With so much pressure to say all the right things during an interview, it’s easy to slip up and say something wrong. Let’s make sure that doesn’t happen.
Job interviews are stressful. With all of the suffocating pressure to say all the right things, it’s easy to slip up and say something wrong. Just think of it like word vomit. Word vomit that could cost you a sweet job opportunity, even if you have all of the right qualifications. But hey, no pressure!
Here’s the deal:
During a job interview, everything you say matters. You want to make sure you’re focused on showing employers the best version of yourself and making a great impression, while making as few mistakes as possible.
With that in mind, here are the ten things you should never say during an interview if you want to land the job:
Being late is a guaranteed way to make a bad impression before you even meet your interviewer, and there’s little chance that you’ll be able to recover from such an impression. First impressions are a big deciding factor in whether a company hires someone or not, so you’re going to want yours to be a good one.
When you show up late for an interview, it shows that you have poor time management skills, and it shows that you don’t respect the company or the position. Yikes. Just be on time, or better yet, show up ten minutes early.
Texting or answering calls during an interview basically tells employers that you don’t care about the job opportunity and you have no problem with wasting their time. Ouch. Not the best move to make when you’re trying to land a job.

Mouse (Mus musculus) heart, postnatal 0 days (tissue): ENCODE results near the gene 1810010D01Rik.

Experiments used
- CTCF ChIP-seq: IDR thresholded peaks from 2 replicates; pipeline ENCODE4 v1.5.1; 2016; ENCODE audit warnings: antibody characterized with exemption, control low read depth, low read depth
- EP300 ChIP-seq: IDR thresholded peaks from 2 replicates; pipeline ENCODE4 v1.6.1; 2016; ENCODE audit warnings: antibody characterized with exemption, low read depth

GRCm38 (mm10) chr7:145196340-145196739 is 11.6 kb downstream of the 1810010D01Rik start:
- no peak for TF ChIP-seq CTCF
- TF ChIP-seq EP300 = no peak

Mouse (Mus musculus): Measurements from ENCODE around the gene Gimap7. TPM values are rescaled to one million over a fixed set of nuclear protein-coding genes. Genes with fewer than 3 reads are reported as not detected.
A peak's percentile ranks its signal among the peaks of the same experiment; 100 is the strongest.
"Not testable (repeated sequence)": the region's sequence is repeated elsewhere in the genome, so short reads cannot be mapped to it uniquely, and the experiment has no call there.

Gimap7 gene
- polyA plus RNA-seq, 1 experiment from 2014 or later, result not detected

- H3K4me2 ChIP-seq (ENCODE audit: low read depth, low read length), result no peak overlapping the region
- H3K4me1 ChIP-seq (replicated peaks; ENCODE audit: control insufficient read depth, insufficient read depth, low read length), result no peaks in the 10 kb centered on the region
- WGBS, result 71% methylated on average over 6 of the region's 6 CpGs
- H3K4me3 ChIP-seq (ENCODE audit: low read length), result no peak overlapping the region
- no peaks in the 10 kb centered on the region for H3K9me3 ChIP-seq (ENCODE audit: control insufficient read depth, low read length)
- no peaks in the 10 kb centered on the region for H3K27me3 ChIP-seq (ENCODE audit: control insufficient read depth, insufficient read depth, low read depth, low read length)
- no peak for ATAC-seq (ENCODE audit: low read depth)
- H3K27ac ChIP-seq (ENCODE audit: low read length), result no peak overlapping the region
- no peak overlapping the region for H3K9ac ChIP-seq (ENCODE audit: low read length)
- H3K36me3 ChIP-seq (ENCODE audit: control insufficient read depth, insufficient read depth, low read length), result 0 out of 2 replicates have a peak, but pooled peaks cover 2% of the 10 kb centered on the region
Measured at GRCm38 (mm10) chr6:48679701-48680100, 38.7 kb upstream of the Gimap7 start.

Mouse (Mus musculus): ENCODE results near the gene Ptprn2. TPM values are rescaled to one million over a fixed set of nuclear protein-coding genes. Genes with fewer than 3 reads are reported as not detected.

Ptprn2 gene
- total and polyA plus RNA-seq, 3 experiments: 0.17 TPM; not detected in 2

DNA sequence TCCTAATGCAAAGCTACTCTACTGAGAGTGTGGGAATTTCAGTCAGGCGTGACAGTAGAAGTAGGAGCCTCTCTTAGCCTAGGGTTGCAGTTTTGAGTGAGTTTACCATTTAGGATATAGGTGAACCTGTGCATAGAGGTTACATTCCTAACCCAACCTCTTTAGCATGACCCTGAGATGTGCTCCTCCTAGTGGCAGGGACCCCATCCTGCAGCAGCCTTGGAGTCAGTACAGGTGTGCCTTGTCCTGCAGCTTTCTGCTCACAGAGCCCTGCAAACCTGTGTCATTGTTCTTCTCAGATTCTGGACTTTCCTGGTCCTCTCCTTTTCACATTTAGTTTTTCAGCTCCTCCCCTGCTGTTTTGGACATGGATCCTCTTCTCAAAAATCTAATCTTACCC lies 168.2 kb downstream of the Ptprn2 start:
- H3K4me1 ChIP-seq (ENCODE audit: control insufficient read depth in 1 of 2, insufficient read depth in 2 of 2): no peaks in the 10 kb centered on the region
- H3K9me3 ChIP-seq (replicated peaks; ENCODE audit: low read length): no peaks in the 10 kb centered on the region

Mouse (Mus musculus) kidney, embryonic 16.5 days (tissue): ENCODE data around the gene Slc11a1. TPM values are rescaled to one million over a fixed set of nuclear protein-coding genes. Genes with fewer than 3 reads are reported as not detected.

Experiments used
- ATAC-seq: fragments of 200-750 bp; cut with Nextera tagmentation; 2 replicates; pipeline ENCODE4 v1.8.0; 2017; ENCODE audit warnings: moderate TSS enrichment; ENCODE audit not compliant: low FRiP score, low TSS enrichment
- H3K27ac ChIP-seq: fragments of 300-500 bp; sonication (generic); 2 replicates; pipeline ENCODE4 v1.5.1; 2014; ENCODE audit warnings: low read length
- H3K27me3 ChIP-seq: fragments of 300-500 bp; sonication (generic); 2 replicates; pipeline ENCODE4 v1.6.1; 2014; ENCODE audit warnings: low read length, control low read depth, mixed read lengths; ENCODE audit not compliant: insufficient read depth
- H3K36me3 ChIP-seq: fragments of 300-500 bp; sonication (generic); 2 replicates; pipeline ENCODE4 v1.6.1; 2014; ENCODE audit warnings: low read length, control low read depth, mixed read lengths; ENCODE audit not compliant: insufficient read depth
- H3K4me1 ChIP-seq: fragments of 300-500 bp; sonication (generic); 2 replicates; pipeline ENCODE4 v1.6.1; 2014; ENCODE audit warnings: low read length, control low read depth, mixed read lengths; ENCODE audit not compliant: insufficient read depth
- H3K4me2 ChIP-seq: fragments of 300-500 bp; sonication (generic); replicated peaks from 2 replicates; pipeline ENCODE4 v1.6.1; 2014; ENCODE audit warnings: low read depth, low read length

Just put your dang phone away and turn it completely off. Your priority is to give the interviewer your full attention, so make sure your phone doesn’t make an appearance. We know it’s hard to separate ourselves from our beloved smartphones, but you’ll be reunited soon enough.
A classic interview mistake is to answer the greatest weakness question with a strength. Saying that you’re a perfectionist or a workaholic isn’t going to impress anyone. In fact, you’ll sound just like everyone else who didn’t get the job.
Everyone has a weakness. The trick is to show the interviewer that you’re taking the steps necessary to improve upon your weaknesses, not that you’re just a completely perfect person with no faults. No one is that perfect. Except Beyonce.
If you don’t do some background research on the company before the interview, you might as well just not go at all. You never want to walk into the interview clueless about the company or the position. Plus, if you get the classic “What do you know about our company?” interview question, you’ll be left to make up something on the spot, and that never turns out well.
You want to show employers that you took the time to research the company and learn as much as you could — it lets them know that you’re motivated and genuinely excited to work with the company. Check out their company website and read up on their “About Us” section, you’re likely to find everything you need.
Don’t downplay your strengths! A job interview is not the time for you to be humble. On the other hand, it’s a time for you to sell yourself to employers on why you would be the perfect fit. Even if you don’t have all of the qualifications, that doesn’t mean you’re not the best person for the job.